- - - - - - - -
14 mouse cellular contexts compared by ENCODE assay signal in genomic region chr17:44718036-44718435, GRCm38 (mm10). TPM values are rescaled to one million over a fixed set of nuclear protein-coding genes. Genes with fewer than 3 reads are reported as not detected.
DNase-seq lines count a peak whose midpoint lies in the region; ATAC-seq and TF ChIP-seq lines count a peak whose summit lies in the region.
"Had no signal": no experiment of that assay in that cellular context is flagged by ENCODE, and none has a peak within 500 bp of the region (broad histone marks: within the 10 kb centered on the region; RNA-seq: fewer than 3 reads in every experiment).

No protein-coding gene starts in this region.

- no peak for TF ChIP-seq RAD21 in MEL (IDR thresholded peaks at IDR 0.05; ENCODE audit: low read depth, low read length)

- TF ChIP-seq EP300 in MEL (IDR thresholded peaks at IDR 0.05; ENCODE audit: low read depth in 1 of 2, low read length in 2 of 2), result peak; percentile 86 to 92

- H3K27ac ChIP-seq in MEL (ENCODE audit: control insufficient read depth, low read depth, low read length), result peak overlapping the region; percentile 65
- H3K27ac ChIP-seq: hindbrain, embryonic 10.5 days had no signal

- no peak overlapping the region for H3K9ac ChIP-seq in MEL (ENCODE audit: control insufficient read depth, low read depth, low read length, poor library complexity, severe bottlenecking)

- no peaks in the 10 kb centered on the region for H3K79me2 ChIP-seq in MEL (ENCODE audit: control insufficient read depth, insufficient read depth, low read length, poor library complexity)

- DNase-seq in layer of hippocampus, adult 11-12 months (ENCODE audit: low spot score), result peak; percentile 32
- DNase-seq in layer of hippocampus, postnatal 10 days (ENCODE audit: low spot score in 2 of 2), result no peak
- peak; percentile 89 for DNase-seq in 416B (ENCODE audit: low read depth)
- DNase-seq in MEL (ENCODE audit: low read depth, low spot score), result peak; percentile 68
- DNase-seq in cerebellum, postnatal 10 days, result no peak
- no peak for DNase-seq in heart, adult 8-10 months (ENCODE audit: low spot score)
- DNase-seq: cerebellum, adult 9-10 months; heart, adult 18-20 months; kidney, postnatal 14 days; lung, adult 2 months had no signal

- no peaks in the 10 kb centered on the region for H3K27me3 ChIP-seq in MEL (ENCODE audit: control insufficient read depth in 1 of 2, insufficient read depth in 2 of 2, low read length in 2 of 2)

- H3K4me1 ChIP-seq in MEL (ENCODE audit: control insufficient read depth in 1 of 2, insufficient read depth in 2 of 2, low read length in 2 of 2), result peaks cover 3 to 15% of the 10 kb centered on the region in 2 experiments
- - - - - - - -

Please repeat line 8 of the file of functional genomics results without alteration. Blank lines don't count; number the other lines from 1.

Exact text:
- H3K27ac ChIP-seq: hindbrain, embryonic 10.5 days had no signal